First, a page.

As if playing arguably the toughest team game in the world wasn’t enough, the people behind Emirates Rugby League (ERL) are even sticking it out at the height of summer. Formed only a year and a half ago, the initiative is headed up by the UAE Falcons, who represent the UAE in the league variant of rugby – a style noted for its harder tackling, its faster gameplay and its firmer focus on an attack-and-defence structure. The UAE Falcons have even captured the attention of former Leeds Rhino prop Wayne McDonald.
‘I retired from playing professionally in the UK in 2006 and came out to Dubai not long after,’ said McDonald, who was initially looking at moving into a coaching role but instead got onboard and has been representing the UAE for more than a season now. In order to get the UAE to qualify for the Rugby League World Cup, the ERL needs to gather enough players to form a four-team league so it’s on the hunt for new players. ‘Local interest has been difficult,’ says McDonald. ‘Pretty minimal, which is a shame. Rugby Union takes precedence here, with a strong basis of interest for the Hurricanes and the Exiles.’
The Falcons have attracted the interest of local union player Abdul Rahman. The only Emirati on the team at the moment told us it’s difficult to convince Emiratis that rugby is for them. ‘They say rugby means fights, so they don’t want to play. They say this is an English game, not an Arabic game.’ When we point out that an English game like football also manages to capture Emirati imagination Rahman explains the root of the issue. ‘They say that in rugby you need to tackle, you need to hit people. But they don’t know rugby at all. The first time I played I felt, this is my game – for the reasons that put a lot of people off.’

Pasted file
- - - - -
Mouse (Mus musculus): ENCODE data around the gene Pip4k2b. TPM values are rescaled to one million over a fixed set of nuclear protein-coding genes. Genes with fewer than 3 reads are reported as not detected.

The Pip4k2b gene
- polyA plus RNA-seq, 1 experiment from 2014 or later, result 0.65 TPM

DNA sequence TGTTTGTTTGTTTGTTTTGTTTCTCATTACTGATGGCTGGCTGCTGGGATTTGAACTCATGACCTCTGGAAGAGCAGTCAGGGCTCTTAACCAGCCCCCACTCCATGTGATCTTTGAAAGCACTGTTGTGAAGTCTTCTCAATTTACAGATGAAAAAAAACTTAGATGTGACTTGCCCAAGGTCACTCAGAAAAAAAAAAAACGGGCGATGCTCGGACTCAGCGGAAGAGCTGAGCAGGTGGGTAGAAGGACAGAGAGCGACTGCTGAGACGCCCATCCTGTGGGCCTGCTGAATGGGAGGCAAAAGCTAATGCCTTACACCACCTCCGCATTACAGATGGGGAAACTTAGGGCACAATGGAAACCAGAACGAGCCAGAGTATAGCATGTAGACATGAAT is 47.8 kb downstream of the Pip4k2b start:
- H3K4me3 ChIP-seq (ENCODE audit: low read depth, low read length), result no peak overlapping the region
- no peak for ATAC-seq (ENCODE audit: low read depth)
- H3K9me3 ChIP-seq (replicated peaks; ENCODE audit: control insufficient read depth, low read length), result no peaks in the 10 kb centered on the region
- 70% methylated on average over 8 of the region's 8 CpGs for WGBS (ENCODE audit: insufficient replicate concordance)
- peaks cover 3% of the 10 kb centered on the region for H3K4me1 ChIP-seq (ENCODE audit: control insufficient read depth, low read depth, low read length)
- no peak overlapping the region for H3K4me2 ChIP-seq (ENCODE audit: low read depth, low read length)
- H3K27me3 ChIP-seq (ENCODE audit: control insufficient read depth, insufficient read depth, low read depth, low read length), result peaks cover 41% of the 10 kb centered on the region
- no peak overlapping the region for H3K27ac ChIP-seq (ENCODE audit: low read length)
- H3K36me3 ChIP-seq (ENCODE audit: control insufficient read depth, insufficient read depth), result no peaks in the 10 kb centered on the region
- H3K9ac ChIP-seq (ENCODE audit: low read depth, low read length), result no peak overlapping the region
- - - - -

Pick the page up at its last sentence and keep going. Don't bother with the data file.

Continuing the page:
Rahman explains that rugby union is more popular because of its similarities to football – with possession changing hands more frequently than league. A union player himself outside of summer, Rahman says that league has offered a much greater challenge in terms of fitness, particularly during the hotter months.
Time Out spoke to the team just days before the Falcons faced a squad ripped straight from the heartland of rugby league. Saddleworth, a club in the north of England, really represents the origins of the sport, where northern clubs left England’s Rugby Football Union to set up the new code more than a century ago.
The meeting with these true league stalwarts follows a complicated run of games against Liban Espoir, a popular Lebanese side, in the past month. ‘We had a couple of games close together; one on a Friday, one
on a Monday,’ says McDonald. ‘The Friday game didn’t end how I wanted it to end but we beat them,’ says McDonald.
With the Falcons leading 16-6 in the third quarter (the match was split up into 20-minute quarters to lessen the effects of the heat) a mass brawl ensued. McDonald insists that ‘passions often run high in the sport’, but the fight eventually forced the referee to call the game to a close.
Despite unseemly end the Falcons had the better of both games and McDonald, despite embarrassment, acknowledges that the ill-fated match represented a second victory against a well established Lebanese side. ‘At the end of the day we beat Lebanon twice,’ he insists, ‘and they’ve got a league already going. To put a team together from scratch over here and beat a side like that is a good sign for the game, really.’
ERL trains on Mondays and Wednesdays, 8pm at Za’abeel Park.For info visit www.emiratesrl.com.
The UAE Falcoms lost 20-64 against a younger and fitter Saddleworth Rangers team on a hot night at The Sevens stadium. Rangers opened the scoring after five minutes, recording three more quick tries in to lead by 24 points after the first quarter. They continued in the same vein, going 42 points up by half-time. It wasn’t until the 60-minute mark that Elie Nehme touched down on debut to register the Falcon’s first points.
Duncan Murray’s conversion made it 6-48 after the third quarter. The Falcons hit their stride in the final spell, matching Rangers’ three tries with touchdowns by Dave Bolmer, player-coach Dougall Harvison and Wayne McDonald, with the latter converted by Billy Asmar to end the game 20-64.